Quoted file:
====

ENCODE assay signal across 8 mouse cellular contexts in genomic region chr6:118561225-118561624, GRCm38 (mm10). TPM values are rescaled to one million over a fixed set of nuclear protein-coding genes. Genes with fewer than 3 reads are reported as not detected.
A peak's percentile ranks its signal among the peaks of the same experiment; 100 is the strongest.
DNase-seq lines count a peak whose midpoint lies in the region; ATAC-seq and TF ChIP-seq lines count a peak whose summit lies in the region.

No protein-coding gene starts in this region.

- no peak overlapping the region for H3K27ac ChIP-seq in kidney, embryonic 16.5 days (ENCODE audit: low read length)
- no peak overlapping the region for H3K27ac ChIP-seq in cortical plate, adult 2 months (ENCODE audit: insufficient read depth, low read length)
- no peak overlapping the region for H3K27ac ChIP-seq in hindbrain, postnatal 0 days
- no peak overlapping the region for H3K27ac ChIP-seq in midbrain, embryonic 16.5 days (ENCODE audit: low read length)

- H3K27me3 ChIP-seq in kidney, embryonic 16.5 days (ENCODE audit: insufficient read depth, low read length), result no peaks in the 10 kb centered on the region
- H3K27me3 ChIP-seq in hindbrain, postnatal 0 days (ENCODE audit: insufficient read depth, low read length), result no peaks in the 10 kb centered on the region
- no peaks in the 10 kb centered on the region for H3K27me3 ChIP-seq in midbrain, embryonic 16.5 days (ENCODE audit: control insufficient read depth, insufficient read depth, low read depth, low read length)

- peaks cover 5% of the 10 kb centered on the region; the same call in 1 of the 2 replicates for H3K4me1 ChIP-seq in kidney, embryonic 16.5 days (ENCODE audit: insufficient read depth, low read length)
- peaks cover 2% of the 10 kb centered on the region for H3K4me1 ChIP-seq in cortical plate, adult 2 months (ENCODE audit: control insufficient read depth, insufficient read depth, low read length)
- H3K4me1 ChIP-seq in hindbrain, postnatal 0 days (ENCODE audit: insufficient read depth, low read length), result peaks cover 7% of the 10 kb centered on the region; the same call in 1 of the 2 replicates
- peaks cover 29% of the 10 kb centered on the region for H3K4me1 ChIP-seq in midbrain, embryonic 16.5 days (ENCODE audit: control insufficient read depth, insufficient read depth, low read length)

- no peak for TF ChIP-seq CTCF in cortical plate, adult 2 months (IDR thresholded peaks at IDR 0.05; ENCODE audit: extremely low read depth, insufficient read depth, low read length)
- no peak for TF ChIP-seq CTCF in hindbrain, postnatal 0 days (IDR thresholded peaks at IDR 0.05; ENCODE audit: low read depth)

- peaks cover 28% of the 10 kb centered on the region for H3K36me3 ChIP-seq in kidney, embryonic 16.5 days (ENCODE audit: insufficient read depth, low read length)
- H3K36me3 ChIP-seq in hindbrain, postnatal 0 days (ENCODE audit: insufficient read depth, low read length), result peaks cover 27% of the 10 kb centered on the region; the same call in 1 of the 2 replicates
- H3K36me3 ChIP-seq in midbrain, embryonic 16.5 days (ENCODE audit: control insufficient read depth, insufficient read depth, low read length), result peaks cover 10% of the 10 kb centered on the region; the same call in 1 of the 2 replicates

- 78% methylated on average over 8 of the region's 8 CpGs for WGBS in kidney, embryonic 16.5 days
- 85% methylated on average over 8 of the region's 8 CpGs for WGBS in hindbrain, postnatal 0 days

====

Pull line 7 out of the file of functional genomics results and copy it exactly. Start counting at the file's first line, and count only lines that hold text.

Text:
- no peak overlapping the region for H3K27ac ChIP-seq in hindbrain, postnatal 0 days